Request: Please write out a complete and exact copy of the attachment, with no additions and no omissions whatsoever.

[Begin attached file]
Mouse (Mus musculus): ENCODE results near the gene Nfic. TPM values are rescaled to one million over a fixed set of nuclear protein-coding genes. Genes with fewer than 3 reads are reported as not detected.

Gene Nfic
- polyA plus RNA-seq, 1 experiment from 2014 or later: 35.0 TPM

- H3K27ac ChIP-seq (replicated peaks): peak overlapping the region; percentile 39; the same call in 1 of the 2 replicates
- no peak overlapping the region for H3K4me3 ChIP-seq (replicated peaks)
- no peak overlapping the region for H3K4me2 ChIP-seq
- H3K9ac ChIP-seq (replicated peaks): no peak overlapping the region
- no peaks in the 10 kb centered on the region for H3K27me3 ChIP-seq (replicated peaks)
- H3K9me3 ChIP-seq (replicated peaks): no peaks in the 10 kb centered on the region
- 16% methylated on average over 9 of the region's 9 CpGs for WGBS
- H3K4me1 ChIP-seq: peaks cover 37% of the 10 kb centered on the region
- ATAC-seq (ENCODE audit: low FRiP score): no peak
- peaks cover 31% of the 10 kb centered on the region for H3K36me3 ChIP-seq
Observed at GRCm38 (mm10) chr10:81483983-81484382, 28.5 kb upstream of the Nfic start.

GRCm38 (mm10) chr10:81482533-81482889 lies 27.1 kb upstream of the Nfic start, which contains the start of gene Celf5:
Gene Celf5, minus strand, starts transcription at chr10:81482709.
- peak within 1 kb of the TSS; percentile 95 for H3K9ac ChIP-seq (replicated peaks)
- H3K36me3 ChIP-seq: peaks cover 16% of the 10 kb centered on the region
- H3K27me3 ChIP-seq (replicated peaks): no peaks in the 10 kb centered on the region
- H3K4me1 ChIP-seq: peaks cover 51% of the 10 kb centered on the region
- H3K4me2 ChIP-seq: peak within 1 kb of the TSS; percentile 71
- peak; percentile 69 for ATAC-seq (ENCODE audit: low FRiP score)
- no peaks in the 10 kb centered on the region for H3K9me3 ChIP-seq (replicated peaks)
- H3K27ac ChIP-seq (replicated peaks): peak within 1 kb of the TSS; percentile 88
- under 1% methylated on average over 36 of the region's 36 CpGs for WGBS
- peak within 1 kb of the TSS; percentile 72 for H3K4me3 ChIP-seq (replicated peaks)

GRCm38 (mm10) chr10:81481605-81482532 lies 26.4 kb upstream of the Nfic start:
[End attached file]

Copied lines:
Mouse (Mus musculus): ENCODE results near the gene Nfic. TPM values are rescaled to one million over a fixed set of nuclear protein-coding genes. Genes with fewer than 3 reads are reported as not detected.

Gene Nfic
- polyA plus RNA-seq, 1 experiment from 2014 or later: 35.0 TPM

- H3K27ac ChIP-seq (replicated peaks): peak overlapping the region; percentile 39; the same call in 1 of the 2 replicates
- no peak overlapping the region for H3K4me3 ChIP-seq (replicated peaks)
- no peak overlapping the region for H3K4me2 ChIP-seq
- H3K9ac ChIP-seq (replicated peaks): no peak overlapping the region
- no peaks in the 10 kb centered on the region for H3K27me3 ChIP-seq (replicated peaks)
- H3K9me3 ChIP-seq (replicated peaks): no peaks in the 10 kb centered on the region
- 16% methylated on average over 9 of the region's 9 CpGs for WGBS
- H3K4me1 ChIP-seq: peaks cover 37% of the 10 kb centered on the region
- ATAC-seq (ENCODE audit: low FRiP score): no peak
- peaks cover 31% of the 10 kb centered on the region for H3K36me3 ChIP-seq
Observed at GRCm38 (mm10) chr10:81483983-81484382, 28.5 kb upstream of the Nfic start.

GRCm38 (mm10) chr10:81482533-81482889 lies 27.1 kb upstream of the Nfic start, which contains the start of gene Celf5:
Gene Celf5, minus strand, starts transcription at chr10:81482709.
- peak within 1 kb of the TSS; percentile 95 for H3K9ac ChIP-seq (replicated peaks)
- H3K36me3 ChIP-seq: peaks cover 16% of the 10 kb centered on the region
- H3K27me3 ChIP-seq (replicated peaks): no peaks in the 10 kb centered on the region
- H3K4me1 ChIP-seq: peaks cover 51% of the 10 kb centered on the region
- H3K4me2 ChIP-seq: peak within 1 kb of the TSS; percentile 71
- peak; percentile 69 for ATAC-seq (ENCODE audit: low FRiP score)
- no peaks in the 10 kb centered on the region for H3K9me3 ChIP-seq (replicated peaks)
- H3K27ac ChIP-seq (replicated peaks): peak within 1 kb of the TSS; percentile 88
- under 1% methylated on average over 36 of the region's 36 CpGs for WGBS
- peak within 1 kb of the TSS; percentile 72 for H3K4me3 ChIP-seq (replicated peaks)

GRCm38 (mm10) chr10:81481605-81482532 lies 26.4 kb upstream of the Nfic start: